Access to broadband has never been more in focus than it has in the last year of the COVID-19 pandemic. It’s been a year since a National Emergency was declared in the U.S., and in that time, wireless carriers, Congress, NTIA, and the Federal Communications Commission (FCC) have worked together to increase access to broadband.
Congressional appropriation of funds to expand access is proving crucial to removing barriers to broadband deployment and adoption. In December, Congress passed the Consolidated Appropriations Act (CAA), which appropriated approximately $5 billion to this effort. Here are some reasons that matters:
- Lower cost for internet access to qualifying households. Congress allocated $3.2 billion dollars under the Emergency Broadband Benefit program, subsidies of up to $50 of a qualifying household’s monthly internet bill, or up to $75 of monthly internet service on tribal lands. The program can additionally cover $100 toward equipment, such as laptops and tablets, if a household purchases the equipment through their internet provider. Your carrier will notify you of eligibility and offer this discount directly to you.
- Increased access to telehealth. Congress allocated $250 million in funding to help health care providers deliver connected care services to patients in their homes or mobile location. This was on top of an original allocation of $200 million as a part of the Coronavirus Aid, Relief, and Economic Security (CARES) Act. This is a critical step in increasing access to medical care through wireless connectivity, with many providers purchasing smartphones, mobile hotspots, and remote monitoring devices to increase access to care.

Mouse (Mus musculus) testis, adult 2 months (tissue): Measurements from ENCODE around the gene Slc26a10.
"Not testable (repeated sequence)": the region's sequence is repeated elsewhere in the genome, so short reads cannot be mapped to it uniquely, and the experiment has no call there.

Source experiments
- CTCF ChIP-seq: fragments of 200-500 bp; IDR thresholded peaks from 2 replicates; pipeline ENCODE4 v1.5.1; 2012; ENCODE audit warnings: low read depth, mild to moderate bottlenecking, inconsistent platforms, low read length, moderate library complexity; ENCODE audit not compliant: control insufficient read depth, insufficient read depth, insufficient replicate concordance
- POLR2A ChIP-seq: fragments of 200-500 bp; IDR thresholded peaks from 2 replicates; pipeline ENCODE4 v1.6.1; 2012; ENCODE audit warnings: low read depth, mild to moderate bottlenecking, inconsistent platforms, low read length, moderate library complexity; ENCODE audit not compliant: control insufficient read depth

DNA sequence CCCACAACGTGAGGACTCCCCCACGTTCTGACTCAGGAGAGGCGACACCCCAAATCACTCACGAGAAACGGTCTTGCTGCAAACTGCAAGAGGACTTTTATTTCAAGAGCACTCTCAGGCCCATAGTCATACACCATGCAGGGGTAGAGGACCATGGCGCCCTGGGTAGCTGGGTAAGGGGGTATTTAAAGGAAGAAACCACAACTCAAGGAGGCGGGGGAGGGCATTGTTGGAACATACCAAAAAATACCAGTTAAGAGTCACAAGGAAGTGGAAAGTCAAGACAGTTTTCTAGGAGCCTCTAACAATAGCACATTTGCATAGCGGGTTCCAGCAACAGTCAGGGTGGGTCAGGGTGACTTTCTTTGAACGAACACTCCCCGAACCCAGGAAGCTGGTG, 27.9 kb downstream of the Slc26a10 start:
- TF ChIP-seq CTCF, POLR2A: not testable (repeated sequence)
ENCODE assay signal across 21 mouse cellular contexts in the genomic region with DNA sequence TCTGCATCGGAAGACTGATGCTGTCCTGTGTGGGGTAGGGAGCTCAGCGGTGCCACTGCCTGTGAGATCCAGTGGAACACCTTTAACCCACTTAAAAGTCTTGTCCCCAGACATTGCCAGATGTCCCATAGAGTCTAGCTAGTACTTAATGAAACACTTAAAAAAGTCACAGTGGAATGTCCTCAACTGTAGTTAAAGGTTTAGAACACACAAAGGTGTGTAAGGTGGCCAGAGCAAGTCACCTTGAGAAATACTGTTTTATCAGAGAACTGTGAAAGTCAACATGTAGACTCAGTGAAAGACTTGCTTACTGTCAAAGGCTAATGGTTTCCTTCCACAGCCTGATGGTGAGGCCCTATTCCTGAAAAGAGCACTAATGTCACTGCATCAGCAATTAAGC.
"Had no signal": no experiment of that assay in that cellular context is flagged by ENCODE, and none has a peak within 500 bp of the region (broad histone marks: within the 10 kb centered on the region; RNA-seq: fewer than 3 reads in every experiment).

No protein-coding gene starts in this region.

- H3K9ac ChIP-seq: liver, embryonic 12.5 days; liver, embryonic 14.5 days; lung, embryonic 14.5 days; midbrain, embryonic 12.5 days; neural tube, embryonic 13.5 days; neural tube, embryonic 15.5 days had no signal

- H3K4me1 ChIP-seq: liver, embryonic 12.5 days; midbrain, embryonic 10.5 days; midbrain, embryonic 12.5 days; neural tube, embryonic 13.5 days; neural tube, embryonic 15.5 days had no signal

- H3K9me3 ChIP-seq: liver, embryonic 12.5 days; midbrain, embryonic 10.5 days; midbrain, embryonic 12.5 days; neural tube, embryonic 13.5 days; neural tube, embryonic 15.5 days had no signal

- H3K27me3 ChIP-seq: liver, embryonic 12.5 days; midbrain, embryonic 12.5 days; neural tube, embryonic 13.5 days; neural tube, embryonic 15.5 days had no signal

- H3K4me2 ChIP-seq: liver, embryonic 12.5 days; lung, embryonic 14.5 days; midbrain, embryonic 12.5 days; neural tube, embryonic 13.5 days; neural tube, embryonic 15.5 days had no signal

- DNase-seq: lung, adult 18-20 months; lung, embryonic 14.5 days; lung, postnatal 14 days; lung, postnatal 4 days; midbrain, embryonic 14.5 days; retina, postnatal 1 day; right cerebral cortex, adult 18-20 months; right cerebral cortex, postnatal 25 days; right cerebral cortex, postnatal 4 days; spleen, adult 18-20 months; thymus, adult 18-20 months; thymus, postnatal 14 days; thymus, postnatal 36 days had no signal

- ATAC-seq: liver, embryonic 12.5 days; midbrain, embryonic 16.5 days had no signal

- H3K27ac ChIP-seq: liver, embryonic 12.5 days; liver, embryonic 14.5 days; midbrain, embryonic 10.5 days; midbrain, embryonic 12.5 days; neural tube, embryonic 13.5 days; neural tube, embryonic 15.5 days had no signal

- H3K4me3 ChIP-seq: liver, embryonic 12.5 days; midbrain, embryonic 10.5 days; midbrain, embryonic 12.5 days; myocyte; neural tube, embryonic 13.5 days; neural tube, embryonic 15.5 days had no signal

- Expansion of broadband for Tribal communities: Congress allocated $1 billion in funding to expand access to and adoption of broadband services on Tribal land, which includes promoting access to remote learning, telework, or telehealth resources.
- Benefits to minority communities. Congress allocated $285 million to digital opportunities and access in anchor communities, increasing coordination with minority-serving institutions, and identifying barriers to access. This will expand mobile and broadband internet access, as well as facilitate an information technology-training program through remote instruction.
More For Students
In addition to the CAA, Congress also passed the American Rescue Plan Act of 2021 (ARPA), which, among other things, includes an additional $7.1 billion Emergency Connectivity Fund for schools and libraries. This means access to additional hotspots and connected devices for use by students and staff, a fundamental building block in wireless access that is crucial education during these unusual times.
The partnership between carriers, device manufacturers, and government has been crucial to bridging the gap. Not to mention the ongoing efforts to roll out new 5G infrastructure across the nation. This has been a challenging year for countless reasons, but also a year of opportunity for increased access to broadband and broadband expansion.
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